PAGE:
Wednesday, September 16, 2015
Go and see.
I went to see the redwoods.
I saw them before, of course, as a boy. In photographs, and on the television. Ancient men standing at the foot of an even more ancient tree, the men ten abreast and still not able to span the tree’s diameter.
And then I went.
And I took pictures, but they are wasted. My memories of the trees – their vastness, their quiet; the banana slugs hanging like poo on the brush at their feet – fades. I will look at the pictures I took and know that I was once there, standing at their feet.
Photos do not do them justice.
I had to see them with my eyes. Feel their bark and stand in their shadows and stare up at them as the sun filtered through the thin smoke from nearby wildfires. Perhaps they, too, would burn and I, explorer by right of presence there with eyes to see, would be the last to see them alive.
A month after the visit, a grand cataclysm. Fire brought by drought, and many of the trees I saw died.
So I came to Iapetus.
I was a lad when Pluto went from a point of light in patient Clyde Tombaugh’s photographs to a worldlet filled with glaciers and mountains and canyons and cliffs and dunes and drifting atmospheres of nitrogen.
I saw the photographs and knew I could not appreciate Pluto unless I visited.
Iapetus, perhaps, a stop on the outward-bound journey, to test my mettle. And the Carcassonne Montes are as appealing as the Cthulhu Regio in its blackness on the verge of Pluto’s white heart.
Go. Go and see.
If I were to be remembered by any words, it would be those four.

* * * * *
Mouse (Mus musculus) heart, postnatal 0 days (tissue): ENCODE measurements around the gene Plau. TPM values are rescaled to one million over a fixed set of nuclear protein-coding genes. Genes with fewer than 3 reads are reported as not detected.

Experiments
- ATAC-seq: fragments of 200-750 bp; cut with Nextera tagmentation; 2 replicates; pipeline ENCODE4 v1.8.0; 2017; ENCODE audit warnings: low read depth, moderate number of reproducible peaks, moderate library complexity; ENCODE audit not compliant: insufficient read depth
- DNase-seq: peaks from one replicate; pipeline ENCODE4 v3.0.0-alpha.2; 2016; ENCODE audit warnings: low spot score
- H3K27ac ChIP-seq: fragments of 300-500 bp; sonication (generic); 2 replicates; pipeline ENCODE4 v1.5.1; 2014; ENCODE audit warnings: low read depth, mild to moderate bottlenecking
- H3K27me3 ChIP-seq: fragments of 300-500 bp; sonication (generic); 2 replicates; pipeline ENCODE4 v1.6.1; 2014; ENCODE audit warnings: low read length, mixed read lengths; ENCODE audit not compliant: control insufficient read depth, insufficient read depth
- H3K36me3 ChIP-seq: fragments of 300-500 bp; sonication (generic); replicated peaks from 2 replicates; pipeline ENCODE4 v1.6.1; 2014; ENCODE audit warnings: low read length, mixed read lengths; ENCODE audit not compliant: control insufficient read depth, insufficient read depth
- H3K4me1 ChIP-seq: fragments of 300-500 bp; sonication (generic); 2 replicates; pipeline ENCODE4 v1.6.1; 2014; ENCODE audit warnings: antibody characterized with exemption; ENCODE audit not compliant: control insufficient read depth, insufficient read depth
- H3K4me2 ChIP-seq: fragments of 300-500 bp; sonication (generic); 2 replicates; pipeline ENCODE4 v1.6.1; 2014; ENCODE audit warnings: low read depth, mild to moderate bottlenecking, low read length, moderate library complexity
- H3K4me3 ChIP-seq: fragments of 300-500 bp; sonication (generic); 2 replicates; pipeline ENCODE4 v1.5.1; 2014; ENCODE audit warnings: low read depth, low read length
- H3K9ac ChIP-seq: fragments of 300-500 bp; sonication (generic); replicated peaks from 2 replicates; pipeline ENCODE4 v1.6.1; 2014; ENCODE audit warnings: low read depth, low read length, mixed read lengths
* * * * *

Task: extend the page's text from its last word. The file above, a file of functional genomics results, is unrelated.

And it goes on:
Sally is riding in her little green car.
Dick is following Sally in his red wagon.
Jane is following Sally and Dick on her tricycle.
Where will they go? What will they see?
An ancestor, a Dutch farmer, traveled in an automobile for the first time, shortly after the end of World War II. He went a mere twenty miles from home and declared “I never knew the world was so big.”
And I understand him.
The trees thrust from the earth and anchor to it as they seem to wish to reach the stars blazing above and to stretch taller in order to see what lies beyond the horizon. Some trees cast branches, themselves even, to the ground and the waves take them into the ocean and they bleach and lose their leaves and bark but they explore the ocean and wash up on some distant beach to collect with the other driftwood where crabs clamber and dogs sniff and chase after the dead-playing seagulls. And children from the mountains frolic in the waves and collect rocks that were once on the cliff-side or the bottom of the sea and, too, have come exploring.